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Il-King ta’ Malta: Muscat worship and Labour hate groups

Worship of Muscat does not just represent intolerance for opposing views, but the elevation of a person over policies, ideals and the law.

Joseph Muscat il king
One of the images of the Prime Minister in posts glorifying Joseph Muscat on secret Labour groups.

Worship of Prime Minister Joseph Muscat is reaching unprecedented levels across the six biggest pro-Muscat Facebook groups that The Shift News investigated and exposed, uncovering coordinated attacks on journalists, anti-corruption activists, opposition politicians, the Archbishop and Daphne Caruana Galizia’s family.

While the secret groups – numbering 60,000 members and administered by senior government and Labour Party officials – have always driven relentless pro-Muscat messaging, there has been a marked escalation in the frequency and intensity of Muscat worship, seemingly to provide a more positive picture of the groups’ activities, since The Shift News started publishing its investigations of the groups three weeks ago.

The current surge of pro-Muscat messaging comes after the first escalation immediately after Caruana Galizia’s assassination on 16 October.

Joseph Muscat kingSifting through thousands of messages and memes worshipping Muscat, The Shift News found:

  • 14 different memes and videos shared in one group in a 24-hour period, depicting Muscat as a religious force, a king, a “winner of all times”, and his wife Michelle Muscat as “our queen”, many of which were shared by Labour and government officials.
  • Thousands of comments from group members, asking why Nationalist Party supporters hate and are jealous of “il-king ta’ Malta” (the king of Malta), descriptions of Muscat as “King of the world”, “hadsome” (handsome), “beaitiful” (beautiful), “Our Great Joseph Our Winner of all times”, “Eroj taghna” (our hero), “modern hero”, “the king of kings”, “a legend”, and “it tini salvatur ta malta” (the second [after Dom Mintoff] saviour of Malta),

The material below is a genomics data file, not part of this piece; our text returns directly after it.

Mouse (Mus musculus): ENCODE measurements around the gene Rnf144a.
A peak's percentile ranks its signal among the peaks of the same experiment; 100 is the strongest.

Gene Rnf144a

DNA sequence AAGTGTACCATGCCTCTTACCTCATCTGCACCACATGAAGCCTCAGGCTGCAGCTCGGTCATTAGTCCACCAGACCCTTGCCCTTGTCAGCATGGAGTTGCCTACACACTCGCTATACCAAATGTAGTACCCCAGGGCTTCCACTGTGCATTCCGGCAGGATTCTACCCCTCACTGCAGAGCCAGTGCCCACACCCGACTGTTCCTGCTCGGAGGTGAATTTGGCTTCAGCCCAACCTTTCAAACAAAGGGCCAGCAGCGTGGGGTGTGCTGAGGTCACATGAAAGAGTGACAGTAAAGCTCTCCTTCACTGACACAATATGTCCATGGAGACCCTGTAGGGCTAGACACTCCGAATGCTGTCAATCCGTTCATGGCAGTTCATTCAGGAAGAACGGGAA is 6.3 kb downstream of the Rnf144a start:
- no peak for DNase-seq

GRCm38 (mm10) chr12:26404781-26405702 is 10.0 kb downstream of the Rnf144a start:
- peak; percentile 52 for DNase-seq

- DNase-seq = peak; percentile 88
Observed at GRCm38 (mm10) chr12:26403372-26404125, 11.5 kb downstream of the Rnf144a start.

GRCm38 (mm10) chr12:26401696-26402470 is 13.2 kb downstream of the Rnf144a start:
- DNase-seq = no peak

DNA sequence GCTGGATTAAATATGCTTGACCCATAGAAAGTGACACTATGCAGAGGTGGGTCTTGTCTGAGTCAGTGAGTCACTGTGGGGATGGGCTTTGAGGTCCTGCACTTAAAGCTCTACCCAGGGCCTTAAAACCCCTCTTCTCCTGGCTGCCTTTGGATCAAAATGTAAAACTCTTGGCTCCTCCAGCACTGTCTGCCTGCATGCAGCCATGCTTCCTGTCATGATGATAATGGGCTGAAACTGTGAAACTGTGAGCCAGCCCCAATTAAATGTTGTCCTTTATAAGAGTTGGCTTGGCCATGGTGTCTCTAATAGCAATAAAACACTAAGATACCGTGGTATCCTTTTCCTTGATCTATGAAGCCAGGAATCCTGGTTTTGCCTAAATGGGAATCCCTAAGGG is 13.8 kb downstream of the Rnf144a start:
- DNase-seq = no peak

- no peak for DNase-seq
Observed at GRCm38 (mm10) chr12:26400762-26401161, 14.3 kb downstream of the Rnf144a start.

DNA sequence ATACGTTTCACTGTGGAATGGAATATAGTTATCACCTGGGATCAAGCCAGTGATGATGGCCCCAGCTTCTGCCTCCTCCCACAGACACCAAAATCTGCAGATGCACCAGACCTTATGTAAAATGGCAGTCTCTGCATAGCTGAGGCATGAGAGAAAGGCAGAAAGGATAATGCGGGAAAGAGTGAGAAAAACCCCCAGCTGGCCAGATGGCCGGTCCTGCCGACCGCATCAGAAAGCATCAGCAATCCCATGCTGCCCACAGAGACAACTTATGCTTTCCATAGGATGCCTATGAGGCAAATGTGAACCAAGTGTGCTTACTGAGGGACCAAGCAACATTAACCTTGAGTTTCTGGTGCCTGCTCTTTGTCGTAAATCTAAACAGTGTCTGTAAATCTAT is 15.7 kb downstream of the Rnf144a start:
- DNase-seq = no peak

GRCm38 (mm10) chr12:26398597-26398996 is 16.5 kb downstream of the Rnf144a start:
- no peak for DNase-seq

• Photographs of Muscat as a young boy, with captions like “Il ginger taghna. Kemm ahna kburin bik ghaziz Prim Ministru taghna” (our ginger. How proud of you we are, our dear prime minister), and descriptions of him as a child prodigy, and photographs of his daughters with descriptions of them as “daughters of the king”.
  • Thousands of declarations of love and awe of Muscat, and thousands of declarations of loyalty to him, including “the best prime minister, we love you for always (sic)”, “in our hearts forever”, “the most beautiful thing [Muscat] in our country”, “we are behind our king”, “we stand with our king”, and “our beloved king”.

Such intense and frequent “hero worship”, particularly around periods of intense scrutiny of government, contributes to Muscat and his government’s:

  • Exemption from major corruption scandals making headlines internationally.
  • Unaccountability to the law and the fostering of impunity around Muscat and his government.
  • Absolute power granted to Muscat and the manipulation of his supporters (who are frequently asked for donations to the Labour Party across the Facebook groups and press-ganged into buying books about Muscat), voters and the electorate.

joseph Muscat king

Worship of Muscat does not just represent intolerance for opposing views, blocking the free and open discussion of different ideas, but the elevation of a person over policies, ideals and the law.

Hero worship eats away at democratic principles and is more commonly associated with dictatorial regimes like “supreme leader” Kim Jong-un’s North Korea.

Without media literacy, politicians could dictate veracity

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